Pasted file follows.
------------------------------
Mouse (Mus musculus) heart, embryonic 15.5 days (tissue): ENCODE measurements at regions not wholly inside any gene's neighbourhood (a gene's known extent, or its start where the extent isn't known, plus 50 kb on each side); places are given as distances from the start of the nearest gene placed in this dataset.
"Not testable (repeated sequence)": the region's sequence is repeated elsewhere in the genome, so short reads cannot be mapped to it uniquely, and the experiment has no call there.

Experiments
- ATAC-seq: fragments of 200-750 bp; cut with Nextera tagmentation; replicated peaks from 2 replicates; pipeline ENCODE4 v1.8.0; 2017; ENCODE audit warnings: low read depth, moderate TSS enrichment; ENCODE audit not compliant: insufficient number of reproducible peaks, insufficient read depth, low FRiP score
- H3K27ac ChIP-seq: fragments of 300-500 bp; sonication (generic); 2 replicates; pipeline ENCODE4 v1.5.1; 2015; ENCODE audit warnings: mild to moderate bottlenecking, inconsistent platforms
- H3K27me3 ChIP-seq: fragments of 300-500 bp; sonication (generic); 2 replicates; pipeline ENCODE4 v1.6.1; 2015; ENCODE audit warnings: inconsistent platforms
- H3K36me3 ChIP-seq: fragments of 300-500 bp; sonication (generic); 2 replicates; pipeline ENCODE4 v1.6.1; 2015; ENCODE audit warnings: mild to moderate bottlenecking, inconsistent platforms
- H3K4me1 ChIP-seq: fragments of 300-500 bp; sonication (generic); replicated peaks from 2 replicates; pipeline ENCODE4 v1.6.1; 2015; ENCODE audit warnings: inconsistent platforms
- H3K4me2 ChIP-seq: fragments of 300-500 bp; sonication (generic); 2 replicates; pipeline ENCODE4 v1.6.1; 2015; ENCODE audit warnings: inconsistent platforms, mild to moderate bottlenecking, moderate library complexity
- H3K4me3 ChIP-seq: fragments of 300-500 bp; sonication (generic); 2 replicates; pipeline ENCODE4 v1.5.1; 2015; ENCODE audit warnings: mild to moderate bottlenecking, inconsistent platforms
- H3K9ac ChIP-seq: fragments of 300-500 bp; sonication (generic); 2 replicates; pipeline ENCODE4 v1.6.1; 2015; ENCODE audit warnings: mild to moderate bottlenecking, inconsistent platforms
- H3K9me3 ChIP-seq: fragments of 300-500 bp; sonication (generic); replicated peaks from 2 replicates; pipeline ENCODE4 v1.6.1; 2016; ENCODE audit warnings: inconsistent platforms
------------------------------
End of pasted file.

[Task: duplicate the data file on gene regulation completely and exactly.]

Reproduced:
Mouse (Mus musculus) heart, embryonic 15.5 days (tissue): ENCODE measurements at regions not wholly inside any gene's neighbourhood (a gene's known extent, or its start where the extent isn't known, plus 50 kb on each side); places are given as distances from the start of the nearest gene placed in this dataset.
"Not testable (repeated sequence)": the region's sequence is repeated elsewhere in the genome, so short reads cannot be mapped to it uniquely, and the experiment has no call there.

Experiments
- ATAC-seq: fragments of 200-750 bp; cut with Nextera tagmentation; replicated peaks from 2 replicates; pipeline ENCODE4 v1.8.0; 2017; ENCODE audit warnings: low read depth, moderate TSS enrichment; ENCODE audit not compliant: insufficient number of reproducible peaks, insufficient read depth, low FRiP score
- H3K27ac ChIP-seq: fragments of 300-500 bp; sonication (generic); 2 replicates; pipeline ENCODE4 v1.5.1; 2015; ENCODE audit warnings: mild to moderate bottlenecking, inconsistent platforms
- H3K27me3 ChIP-seq: fragments of 300-500 bp; sonication (generic); 2 replicates; pipeline ENCODE4 v1.6.1; 2015; ENCODE audit warnings: inconsistent platforms
- H3K36me3 ChIP-seq: fragments of 300-500 bp; sonication (generic); 2 replicates; pipeline ENCODE4 v1.6.1; 2015; ENCODE audit warnings: mild to moderate bottlenecking, inconsistent platforms
- H3K4me1 ChIP-seq: fragments of 300-500 bp; sonication (generic); replicated peaks from 2 replicates; pipeline ENCODE4 v1.6.1; 2015; ENCODE audit warnings: inconsistent platforms
- H3K4me2 ChIP-seq: fragments of 300-500 bp; sonication (generic); 2 replicates; pipeline ENCODE4 v1.6.1; 2015; ENCODE audit warnings: inconsistent platforms, mild to moderate bottlenecking, moderate library complexity
- H3K4me3 ChIP-seq: fragments of 300-500 bp; sonication (generic); 2 replicates; pipeline ENCODE4 v1.5.1; 2015; ENCODE audit warnings: mild to moderate bottlenecking, inconsistent platforms
- H3K9ac ChIP-seq: fragments of 300-500 bp; sonication (generic); 2 replicates; pipeline ENCODE4 v1.6.1; 2015; ENCODE audit warnings: mild to moderate bottlenecking, inconsistent platforms
- H3K9me3 ChIP-seq: fragments of 300-500 bp; sonication (generic); replicated peaks from 2 replicates; pipeline ENCODE4 v1.6.1; 2016; ENCODE audit warnings: inconsistent platforms